Delhi temporarily shuts coal plants to combat air pollution

India stepped up efforts to combat high levels of pollution in New Delhi that threaten the lives of residents and others nearby, ordering a temporary halt to operations of five power stations and longer school closures.

The order to temporarily shut five coal-fired power plants around New Delhi came from a panel of the federal environment ministry.

There was a "compelling" need to ensure the air quality did not deteriorate any further, the ministry's Commission for Air Quality Management said in its order.

The panel, which has banned trucks carrying non-essential goods and halted construction in Delhi and neighbouring cities, also extended until further notice a closure of schools the Delhi government had ordered for a week on November 13.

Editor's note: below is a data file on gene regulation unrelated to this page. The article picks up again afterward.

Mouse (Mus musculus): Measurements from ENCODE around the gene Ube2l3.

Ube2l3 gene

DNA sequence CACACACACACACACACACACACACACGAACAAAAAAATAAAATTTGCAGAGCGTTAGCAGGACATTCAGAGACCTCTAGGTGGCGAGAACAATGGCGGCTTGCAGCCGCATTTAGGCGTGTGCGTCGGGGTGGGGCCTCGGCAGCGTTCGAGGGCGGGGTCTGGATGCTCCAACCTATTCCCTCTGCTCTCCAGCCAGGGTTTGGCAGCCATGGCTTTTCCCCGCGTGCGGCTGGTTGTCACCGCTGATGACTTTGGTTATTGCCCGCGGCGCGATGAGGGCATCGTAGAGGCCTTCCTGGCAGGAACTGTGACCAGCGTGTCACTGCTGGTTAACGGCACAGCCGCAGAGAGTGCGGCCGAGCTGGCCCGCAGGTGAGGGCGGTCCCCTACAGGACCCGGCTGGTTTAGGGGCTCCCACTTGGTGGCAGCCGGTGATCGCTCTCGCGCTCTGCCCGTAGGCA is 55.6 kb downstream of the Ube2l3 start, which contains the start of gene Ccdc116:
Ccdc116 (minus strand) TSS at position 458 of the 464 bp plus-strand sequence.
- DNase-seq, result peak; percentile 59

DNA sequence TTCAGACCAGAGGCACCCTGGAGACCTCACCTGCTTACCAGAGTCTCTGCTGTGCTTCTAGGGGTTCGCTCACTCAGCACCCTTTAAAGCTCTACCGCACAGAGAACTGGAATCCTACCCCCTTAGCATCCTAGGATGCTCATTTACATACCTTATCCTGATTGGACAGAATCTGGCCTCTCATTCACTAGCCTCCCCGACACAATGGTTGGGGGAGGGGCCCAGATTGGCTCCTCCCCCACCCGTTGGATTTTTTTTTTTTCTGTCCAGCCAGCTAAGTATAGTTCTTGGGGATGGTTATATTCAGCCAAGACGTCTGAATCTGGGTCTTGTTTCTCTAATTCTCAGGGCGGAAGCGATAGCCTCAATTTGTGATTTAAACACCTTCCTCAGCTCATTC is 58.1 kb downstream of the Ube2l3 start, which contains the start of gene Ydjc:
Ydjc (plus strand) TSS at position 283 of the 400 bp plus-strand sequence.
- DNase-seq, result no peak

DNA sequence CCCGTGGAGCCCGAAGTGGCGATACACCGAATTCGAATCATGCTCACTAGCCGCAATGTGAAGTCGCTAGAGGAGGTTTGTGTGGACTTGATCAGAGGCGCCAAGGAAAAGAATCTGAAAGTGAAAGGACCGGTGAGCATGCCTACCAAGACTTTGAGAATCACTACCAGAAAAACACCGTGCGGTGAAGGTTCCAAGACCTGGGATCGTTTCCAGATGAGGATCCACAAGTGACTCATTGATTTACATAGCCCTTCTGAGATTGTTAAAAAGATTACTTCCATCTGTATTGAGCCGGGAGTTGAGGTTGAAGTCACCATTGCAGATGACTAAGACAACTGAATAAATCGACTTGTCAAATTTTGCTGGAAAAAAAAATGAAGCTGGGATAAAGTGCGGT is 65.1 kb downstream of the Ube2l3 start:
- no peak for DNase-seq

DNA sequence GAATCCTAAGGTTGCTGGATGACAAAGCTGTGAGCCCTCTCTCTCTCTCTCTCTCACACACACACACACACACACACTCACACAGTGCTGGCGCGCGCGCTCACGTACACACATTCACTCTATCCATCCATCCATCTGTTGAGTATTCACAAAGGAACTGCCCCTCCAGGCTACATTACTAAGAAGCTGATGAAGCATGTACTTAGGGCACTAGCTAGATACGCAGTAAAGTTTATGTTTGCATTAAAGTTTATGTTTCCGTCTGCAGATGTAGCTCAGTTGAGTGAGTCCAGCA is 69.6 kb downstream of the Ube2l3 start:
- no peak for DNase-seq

At least half of government employees should work from home until November 21, it added.

One of the world's most polluted capitals, New Delhi battles chronic winter smog each year as falling temperatures trap deadly pollutants from power plants outside it, along with fumes from vehicles and garbage burnt in the open.

The air quality index of 386 on a scale of 500 as of November 17 was a sign of "very poor" conditions that threaten respiratory illness on prolonged exposure. However, a "severe" reading of 499 earlier this month showed even healthy people at risk.

November usually brings a worsening of pollution, with a surge in the concentration of tiny airborne particles, partly because farmers burn crop waste ahead of a new sowing season.

Known as PM 2.5 for their size of 2.5 microns, the particles are small enough to enter the bloodstream reaching the lungs.


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